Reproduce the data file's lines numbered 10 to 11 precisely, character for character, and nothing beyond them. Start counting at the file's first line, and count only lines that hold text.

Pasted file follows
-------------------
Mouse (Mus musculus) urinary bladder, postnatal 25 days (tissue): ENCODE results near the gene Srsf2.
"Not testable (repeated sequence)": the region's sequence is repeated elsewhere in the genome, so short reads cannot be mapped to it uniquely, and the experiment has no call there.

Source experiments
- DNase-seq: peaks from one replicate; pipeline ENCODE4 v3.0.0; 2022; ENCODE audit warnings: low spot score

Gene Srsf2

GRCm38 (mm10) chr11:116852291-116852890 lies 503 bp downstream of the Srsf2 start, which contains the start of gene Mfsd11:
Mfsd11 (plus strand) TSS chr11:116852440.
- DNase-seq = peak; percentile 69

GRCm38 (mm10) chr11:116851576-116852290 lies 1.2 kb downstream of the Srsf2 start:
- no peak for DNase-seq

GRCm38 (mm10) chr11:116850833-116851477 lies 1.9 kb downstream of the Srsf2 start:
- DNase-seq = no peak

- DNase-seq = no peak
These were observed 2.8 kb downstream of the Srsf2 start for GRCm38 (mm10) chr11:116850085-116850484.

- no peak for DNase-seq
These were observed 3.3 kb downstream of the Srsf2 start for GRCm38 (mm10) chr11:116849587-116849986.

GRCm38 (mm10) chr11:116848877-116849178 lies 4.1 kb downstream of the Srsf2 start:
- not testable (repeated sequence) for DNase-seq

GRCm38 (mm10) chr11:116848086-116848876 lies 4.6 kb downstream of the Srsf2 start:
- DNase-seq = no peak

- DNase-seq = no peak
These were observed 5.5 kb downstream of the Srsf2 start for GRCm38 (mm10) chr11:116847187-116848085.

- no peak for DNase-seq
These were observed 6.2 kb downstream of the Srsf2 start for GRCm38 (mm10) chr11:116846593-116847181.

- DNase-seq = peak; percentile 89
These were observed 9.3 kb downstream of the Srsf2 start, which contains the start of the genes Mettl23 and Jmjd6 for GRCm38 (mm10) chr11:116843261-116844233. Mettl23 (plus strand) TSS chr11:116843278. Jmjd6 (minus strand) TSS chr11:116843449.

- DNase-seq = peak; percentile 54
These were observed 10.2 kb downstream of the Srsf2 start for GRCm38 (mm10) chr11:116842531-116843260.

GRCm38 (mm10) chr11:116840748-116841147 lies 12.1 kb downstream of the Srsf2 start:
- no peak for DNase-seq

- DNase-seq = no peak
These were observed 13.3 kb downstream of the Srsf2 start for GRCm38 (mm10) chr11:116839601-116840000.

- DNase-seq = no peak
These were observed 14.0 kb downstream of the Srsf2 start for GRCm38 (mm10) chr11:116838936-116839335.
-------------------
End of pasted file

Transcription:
- no peak for DNase-seq

GRCm38 (mm10) chr11:116850833-116851477 lies 1.9 kb downstream of the Srsf2 start: